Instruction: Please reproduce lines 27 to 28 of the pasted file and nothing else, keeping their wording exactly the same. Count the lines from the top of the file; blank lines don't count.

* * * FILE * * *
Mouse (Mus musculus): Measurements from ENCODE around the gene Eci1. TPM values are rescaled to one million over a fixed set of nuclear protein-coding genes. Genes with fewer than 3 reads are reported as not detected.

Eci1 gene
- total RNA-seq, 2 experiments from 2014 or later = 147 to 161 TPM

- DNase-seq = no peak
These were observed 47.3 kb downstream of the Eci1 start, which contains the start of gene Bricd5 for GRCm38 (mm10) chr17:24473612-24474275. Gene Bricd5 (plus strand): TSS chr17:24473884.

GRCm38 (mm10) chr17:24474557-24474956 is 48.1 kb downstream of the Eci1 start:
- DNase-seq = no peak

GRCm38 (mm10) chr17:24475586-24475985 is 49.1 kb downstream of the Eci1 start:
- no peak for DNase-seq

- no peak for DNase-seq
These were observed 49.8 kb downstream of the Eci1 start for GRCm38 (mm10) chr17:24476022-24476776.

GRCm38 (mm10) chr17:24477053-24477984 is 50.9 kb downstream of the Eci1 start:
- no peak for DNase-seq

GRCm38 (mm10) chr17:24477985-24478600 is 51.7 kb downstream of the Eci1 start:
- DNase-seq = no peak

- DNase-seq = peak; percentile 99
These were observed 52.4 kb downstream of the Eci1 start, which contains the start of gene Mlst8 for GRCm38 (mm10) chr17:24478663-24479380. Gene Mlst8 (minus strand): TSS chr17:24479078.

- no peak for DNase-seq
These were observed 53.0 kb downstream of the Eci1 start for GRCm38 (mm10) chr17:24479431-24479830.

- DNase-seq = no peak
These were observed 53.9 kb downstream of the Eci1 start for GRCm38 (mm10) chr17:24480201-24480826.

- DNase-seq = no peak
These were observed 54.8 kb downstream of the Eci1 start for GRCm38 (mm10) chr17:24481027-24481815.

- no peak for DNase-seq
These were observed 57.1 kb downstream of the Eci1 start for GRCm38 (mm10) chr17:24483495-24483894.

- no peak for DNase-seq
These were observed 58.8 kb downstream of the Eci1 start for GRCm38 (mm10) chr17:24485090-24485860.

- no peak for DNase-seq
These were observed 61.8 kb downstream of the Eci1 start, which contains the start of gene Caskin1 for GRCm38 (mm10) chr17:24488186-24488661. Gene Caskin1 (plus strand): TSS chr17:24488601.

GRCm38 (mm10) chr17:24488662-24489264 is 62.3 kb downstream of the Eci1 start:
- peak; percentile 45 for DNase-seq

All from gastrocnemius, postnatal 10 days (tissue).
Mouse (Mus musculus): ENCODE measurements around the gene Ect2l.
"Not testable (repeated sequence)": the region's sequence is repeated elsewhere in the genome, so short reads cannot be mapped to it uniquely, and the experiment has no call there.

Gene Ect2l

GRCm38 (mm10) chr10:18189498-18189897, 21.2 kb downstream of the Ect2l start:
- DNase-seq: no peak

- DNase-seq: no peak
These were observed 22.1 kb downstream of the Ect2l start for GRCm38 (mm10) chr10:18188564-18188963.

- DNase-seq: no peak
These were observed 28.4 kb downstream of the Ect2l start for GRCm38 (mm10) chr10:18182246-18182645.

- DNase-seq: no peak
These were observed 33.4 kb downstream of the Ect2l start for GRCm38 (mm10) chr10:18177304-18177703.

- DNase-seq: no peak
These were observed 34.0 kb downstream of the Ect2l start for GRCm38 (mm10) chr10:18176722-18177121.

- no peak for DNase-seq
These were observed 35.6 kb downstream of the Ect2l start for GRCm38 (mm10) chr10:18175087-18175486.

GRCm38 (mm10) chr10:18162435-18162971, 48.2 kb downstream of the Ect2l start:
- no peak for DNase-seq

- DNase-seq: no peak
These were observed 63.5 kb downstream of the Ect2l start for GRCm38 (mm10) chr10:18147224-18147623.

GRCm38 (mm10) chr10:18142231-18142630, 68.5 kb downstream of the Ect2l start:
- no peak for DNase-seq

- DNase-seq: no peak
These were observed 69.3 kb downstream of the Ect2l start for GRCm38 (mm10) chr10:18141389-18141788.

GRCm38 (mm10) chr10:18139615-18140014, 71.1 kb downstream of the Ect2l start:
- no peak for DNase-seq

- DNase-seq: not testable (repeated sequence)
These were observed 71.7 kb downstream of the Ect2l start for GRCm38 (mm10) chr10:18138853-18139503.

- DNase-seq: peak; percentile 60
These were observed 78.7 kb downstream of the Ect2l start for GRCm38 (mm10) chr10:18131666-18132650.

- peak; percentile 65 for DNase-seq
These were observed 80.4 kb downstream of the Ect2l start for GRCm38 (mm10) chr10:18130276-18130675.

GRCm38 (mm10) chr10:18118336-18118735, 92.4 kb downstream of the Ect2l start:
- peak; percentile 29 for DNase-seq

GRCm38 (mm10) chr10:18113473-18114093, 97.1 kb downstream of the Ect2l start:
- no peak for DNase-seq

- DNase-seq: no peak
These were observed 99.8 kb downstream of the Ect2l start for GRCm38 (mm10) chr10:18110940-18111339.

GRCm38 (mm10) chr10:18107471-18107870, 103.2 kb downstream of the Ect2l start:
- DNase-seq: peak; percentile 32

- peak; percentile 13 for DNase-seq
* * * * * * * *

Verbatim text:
These were observed 58.8 kb downstream of the Eci1 start for GRCm38 (mm10) chr17:24485090-24485860.

- no peak for DNase-seq